The Colgate Scene
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|The Colgate Scene invites responsible letters, addressed to the editor, regarding any subject that may be considered of interest to the Colgate community. We reserve the right to edit for length and clarity.||
. . . The January 1999 Scene brought news of the death of the two finest lecturers I had ever known, Doc Reading and Jim Mosel. Everyone knows how great Doc was and how he made history come alive and I still remember many of his sayings, many of which I can't repeat here. Jim Mosel, Class of 1940, was my professor of organizational psychology and adviser in the doctoral program at the business school at George Washington University. He did not have a doctorate and he did not write, but he was an incredible lecturer -- well organized -- and kept you interested with a wide knowledge of the latest scholarship. It seems to me that there is a message here for university administrations that by far the two best lecturers I ever sat through did not write, and one did not have a doctorate! It is ironic that their deaths both came at the same time.
BOB YOUKER '55
Doug, not just "Doc"
Toward the end of my Colgate career, and for the rest of his life, I came to know Doug, not just "Doc," and I saw someone else entirely. I found a man of depth and sensibility, a lover of dogs and watcher of birds, a world traveler and connoisseur of fine wines and hotels, a considerate husband to his wife Janie, and a great lover of music in general and the violin in particular. In this latter regard I have another Reading memory that will stay with me as long as the Brusilov one (over which we laughed a lot). One day, at brunch at the Inn, in an inspired moment, Doug compared Napoleon's deployment of his troops at Austerlitz to the movements and tempi of Beethoven's Kreutzer Sonata. It was no less adept or original a metaphor than the hippopotamus. But then, Doug was a man of parts.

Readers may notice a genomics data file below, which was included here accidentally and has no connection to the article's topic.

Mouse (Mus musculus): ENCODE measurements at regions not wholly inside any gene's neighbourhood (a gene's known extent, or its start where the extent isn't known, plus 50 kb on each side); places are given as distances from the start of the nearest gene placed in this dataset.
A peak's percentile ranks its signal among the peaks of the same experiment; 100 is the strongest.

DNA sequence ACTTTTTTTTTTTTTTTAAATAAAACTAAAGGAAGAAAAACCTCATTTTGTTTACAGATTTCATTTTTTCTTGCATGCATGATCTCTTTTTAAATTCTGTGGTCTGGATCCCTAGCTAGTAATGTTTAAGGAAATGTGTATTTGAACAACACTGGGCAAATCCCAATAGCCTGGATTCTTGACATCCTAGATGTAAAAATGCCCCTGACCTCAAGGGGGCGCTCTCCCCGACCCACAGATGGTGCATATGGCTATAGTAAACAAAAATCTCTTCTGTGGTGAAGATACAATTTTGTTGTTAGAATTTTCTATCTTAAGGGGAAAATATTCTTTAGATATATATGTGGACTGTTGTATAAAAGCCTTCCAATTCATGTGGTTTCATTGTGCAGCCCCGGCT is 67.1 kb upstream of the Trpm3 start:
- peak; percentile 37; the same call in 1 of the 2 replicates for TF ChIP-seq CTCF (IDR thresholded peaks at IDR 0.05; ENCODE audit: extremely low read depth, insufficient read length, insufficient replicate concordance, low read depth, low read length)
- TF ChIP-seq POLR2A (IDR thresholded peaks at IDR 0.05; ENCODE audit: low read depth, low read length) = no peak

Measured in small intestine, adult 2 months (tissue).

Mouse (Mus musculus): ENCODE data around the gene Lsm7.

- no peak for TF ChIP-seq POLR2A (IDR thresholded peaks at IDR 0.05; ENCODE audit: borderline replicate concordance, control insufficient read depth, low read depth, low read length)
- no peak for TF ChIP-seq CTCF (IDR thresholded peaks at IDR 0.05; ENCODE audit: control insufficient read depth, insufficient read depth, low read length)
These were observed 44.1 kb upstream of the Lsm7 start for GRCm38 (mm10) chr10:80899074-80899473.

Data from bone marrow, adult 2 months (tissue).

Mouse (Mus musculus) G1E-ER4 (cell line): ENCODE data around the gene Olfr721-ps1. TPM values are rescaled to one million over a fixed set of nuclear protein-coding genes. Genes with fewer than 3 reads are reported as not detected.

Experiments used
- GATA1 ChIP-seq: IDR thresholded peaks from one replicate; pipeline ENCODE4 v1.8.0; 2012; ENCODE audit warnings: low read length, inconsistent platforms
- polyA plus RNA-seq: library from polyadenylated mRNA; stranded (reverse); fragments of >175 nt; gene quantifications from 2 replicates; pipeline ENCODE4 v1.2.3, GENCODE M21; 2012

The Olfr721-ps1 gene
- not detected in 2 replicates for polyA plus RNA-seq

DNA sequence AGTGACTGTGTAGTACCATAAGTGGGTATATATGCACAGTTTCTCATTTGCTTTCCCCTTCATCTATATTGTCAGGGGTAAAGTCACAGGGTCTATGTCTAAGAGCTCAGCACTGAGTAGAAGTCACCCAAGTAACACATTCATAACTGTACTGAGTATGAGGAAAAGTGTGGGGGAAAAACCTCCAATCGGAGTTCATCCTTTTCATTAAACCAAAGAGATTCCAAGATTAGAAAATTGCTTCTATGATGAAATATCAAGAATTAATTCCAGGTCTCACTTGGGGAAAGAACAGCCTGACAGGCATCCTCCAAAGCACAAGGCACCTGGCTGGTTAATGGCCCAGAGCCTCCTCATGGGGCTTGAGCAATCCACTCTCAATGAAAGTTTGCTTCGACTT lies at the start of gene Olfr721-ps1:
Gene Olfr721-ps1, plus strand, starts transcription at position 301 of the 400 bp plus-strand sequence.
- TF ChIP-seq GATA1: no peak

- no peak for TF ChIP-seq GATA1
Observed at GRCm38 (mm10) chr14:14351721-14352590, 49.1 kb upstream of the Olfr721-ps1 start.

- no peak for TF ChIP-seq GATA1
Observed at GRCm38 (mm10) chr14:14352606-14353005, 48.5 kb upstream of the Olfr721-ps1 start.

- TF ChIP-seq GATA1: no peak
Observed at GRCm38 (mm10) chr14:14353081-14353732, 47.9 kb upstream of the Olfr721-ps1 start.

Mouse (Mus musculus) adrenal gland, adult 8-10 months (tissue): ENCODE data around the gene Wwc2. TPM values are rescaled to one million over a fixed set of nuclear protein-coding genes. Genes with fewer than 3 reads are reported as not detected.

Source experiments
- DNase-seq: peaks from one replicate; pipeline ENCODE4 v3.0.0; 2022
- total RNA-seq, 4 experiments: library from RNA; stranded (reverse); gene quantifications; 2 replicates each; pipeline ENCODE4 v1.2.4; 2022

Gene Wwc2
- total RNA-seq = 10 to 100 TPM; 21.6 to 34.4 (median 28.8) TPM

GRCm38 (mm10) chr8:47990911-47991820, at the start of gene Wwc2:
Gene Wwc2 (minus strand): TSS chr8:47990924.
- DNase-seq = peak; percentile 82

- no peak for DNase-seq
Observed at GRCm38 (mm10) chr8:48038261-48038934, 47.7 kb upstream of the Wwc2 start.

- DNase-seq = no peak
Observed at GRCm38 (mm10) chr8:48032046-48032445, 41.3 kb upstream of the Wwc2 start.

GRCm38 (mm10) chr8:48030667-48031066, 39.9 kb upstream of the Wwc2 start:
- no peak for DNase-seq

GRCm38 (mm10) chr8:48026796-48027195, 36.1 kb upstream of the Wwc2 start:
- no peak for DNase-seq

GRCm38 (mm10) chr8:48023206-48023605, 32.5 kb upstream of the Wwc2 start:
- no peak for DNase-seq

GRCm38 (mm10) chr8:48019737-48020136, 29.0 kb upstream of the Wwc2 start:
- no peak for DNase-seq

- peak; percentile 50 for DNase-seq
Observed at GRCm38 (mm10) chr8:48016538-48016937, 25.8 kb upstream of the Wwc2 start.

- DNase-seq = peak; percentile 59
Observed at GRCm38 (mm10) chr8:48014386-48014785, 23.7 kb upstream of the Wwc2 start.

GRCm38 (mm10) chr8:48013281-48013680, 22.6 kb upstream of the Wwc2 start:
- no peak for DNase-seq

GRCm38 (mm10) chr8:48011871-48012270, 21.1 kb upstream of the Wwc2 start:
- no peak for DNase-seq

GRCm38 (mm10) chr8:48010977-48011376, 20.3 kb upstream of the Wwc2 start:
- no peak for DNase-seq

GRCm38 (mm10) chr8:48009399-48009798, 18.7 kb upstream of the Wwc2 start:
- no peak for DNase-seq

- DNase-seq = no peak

He was equally a practitioner of friendship, and for that, even more than for his gift to many of us of his love for European history, I shall remember him gratefully all the days of my life.
STEVEN ENGLUND '67
Television is justly maligned as an intellectual wasteland, but it affects more people than any other medium. So what kind of people would you like to have contributing to it? These people have a strong sense of what Colgate gave to them, too, and as John says, "You have to keep in touch with that person." The sense of confidence that Ray describes -- "that you could tackle something on your own and accomplish something" -- is made possible in an environment where such things are valued. That seldom happens at large universities, no matter how good they are. These alumni not only gained that perspective, they passed it on to their peers. Based on my recent visits to campus, there are many such future alumni in the wings. They couldn't find better role models than these six.
KEVIN PADIAN '72
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